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Bombardier, Embraer battle for single-aisle space

An artist’s conception of Embraer SA’s new E2 family of jets. Embraer, a fierce competitor against Bombardier in the market for regional jets, is upgrading its fleet and taking aim at Bombardier’s $3.4-billion C Series.


A dogfight in the single-aisle airplane market is heating up and Bombardier Inc. is the target.

Embraer SA, a fierce competitor against Bombardier in the market for regional jets, is upgrading its fleet and taking aim at Bombardier's $3.4-billion C Series.

The latest shots were fired at the Paris Air Show, where Embraer announced changes to its E-Jets family.

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The move ratchets up competition in two key Bombardier airplane segments.

As Bombardier sets its sights on challenging aerospace giants Airbus SAS and Boeing Co. in the market for single-aisle airplanes, it now faces stepped-up pressure from Embraer in the regional jet market as the Brazilian company joins the challenge to the two dominant players in the 100- to 160-seat market.

Embraer's entry could also force Bombardier to quickly refine its C Series and existing CRJ regional jets, as the new rival seeks market share.

Embraer said it will offer new versions of larger E-Jets by the end of the decade.

Its E175, E190 and E195 jets will offer new, more fuel-efficient engines – the same power plants available on Bombardier's C Series – and more modern wings that will help reduce fuel consumption, noise, emissions and maintenance costs.

The E175-E2 will offer an additional row of seats so that it can carry 88 passengers, while the E195-E2 will add three rows of seats that will enable to carry 132 travellers. That's the heart of the single-aisle segment targeted by the C Series, which is scheduled to make its first flight during the next 14 days.

"We have been continually investing in the E-Jets program, so that our customers can stay competitive with aircraft that have the lowest operating costs and the highest passenger appeal, today and in the future," Paul Cesar Silva, president of Embraer Commercial Aviation, said in a statement.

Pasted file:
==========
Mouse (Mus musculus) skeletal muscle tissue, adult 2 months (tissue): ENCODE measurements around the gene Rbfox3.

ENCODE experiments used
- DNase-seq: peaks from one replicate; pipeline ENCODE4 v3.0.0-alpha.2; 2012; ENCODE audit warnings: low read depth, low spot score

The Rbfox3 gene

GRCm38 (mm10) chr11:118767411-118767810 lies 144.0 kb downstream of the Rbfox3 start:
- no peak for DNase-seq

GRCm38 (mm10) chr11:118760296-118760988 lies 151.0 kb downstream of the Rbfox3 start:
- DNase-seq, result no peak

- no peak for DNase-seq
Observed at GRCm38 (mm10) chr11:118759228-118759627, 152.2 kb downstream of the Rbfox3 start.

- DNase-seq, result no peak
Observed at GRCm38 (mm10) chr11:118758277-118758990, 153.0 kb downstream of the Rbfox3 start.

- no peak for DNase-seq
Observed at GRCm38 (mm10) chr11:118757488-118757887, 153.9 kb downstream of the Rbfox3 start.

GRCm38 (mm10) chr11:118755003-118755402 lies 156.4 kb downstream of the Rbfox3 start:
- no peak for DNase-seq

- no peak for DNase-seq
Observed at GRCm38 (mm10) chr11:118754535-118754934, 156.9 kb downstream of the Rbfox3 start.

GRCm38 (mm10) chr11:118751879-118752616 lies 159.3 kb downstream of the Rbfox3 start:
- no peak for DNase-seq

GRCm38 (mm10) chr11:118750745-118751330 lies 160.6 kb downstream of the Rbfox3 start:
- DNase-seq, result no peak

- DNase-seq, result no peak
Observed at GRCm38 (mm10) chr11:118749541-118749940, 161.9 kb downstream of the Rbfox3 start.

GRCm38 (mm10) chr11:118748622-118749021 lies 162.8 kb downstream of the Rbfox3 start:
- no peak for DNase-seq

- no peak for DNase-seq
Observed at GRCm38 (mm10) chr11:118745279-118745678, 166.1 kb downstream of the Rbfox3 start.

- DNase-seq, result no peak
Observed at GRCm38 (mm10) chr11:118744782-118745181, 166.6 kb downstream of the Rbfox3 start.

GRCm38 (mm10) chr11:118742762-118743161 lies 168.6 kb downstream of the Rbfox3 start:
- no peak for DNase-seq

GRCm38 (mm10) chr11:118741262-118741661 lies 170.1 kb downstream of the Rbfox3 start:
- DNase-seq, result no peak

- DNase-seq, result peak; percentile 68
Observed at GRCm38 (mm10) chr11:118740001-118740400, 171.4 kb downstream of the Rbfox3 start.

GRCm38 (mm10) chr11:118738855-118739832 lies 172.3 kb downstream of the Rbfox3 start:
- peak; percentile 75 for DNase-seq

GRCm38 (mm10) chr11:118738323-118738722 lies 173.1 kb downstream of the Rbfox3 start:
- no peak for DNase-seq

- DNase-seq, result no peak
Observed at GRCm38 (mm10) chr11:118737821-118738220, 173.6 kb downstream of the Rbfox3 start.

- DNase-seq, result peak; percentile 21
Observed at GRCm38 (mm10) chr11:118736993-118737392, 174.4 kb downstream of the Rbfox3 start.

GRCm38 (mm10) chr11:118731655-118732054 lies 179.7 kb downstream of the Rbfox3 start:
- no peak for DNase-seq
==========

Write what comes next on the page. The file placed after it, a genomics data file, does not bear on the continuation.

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The announcement was accompanied by orders, options and letters of intent for 365 planes.That included 100 firm orders and 100 options from SkyWest Inc. that could be worth as much as $9.3-billion (U.S.). In addition, Embraer landed 25 firm orders for the E195-E2 from International Lease Finance Corp., a leasing company that so far has not ordered any C Series planes.

The C Series is scheduled to enter service next year, five years ahead of the new Embraer plane.

That gives Bombardier plenty of time to improve the plane and benefit from efficiencies Pratt & Whitney will make to the engines, said Addison Schonland, a partner in consulting firm AirInsight.

"What we have here is a mature solution in C Series by the time E2 comes out," Mr. Schonland said.

But the redesigned planes are a serious shot at Bombardier in the market for regional jets, which take passengers on short routes to larger centres where they transfer to intercontinental or transcontinental flights. Analysts regard the new Embraer planes as a more of a threat to Bombardier's CRJ regional jet business than to the C Series.

The announcement of 365 orders and potential orders for the Embraer jets shows that market acceptance is already strong, said industry analyst Cameron Doerksen, who follows Bombardier for National Bank Financial.

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AirInsight's Mr. Schonland said the orders show that the market is already forcing Bombardier to upgrade its regional jets to compete.

"Bombardier clearly has to tweak the CRJ because they won't have the money yet from the C Series program to be able to afford another redesign on their CRJ," he said.

He suggested Bombardier buy the fuel-efficient engines Pratt & Whitney has sold to Mitsubishi for its regional jet and put them on the CRJ planes.

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About the Author
Auto and Steel Industry Reporter

Greg Keenan has covered the automotive and steel industries for The Globe and Mail since 1995. He also writes about broader manufacturing trends. He is a graduate of the University of Toronto and of the University of Western Ontario School of Journalism. More


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